Placemarque recently sponsored Built Environment Networking’s Smart Cities conference in Oxford.
We wanted to connect with companies who look at cities differently at a time when we are considering increasing the integration of data and digital into our wayfinding.
Like others at the conference, we want to do it smartly, still considering how people are using cities and responding to that, in terms of our wayfinding, rather than trying to lead them with technology.
Julie Snell from Bristol is Open, appropriately ‘opened’ the conference and set the tone for the day by talking about how smart cities are not about technology, but about people. Technology changes but communities will also evolve…and to be smart, a city must respond to its people.
This sentiment is mirrored by outlooks from overseas, with the Danish Smart City Partnership reflecting on their vision of technology being an enabler for its people. “To help solve the challenges and improve the lives of all its citizens.”
All, being the operative word: technology must deliver what society needs, including for the old and for the vulnerable. And the only way to find out what a society needs is to consult with them – to speak to people. And then we can ask them, “How can technology help to bring this about more effectively and inclusively?”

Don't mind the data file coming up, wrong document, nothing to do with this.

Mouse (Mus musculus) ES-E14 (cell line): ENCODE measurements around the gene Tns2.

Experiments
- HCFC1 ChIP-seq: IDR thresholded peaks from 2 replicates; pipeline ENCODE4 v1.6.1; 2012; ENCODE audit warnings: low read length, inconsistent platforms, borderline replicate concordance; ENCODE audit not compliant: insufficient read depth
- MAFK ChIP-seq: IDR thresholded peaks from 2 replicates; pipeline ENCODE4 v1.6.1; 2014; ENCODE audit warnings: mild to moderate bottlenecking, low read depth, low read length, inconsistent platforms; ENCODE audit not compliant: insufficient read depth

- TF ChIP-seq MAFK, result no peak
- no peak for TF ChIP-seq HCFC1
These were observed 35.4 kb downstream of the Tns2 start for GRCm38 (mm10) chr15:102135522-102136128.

Placemarque understands that the future of our towns and cities lies in creating places that people want to live and work and engage with: placemaking and placeshaping.
It’s important that we help residents and visitors to engage through clever signage, by giving people the information they need, when they need it – and we do this via consulting with towns and cities, the owners and users of large estates when we work on a job so that we really understand the people and can work smartly.
In smart city jargon, ‘connectivity’ shouldn’t just be about bandwidth, it should really be about connecting people, connecting communities and creating places.
If you’d like to connect with us and see if we can collaborate on some smart thinking do please call, tweet, poke, email, post, comment or even call in to our Manchester office.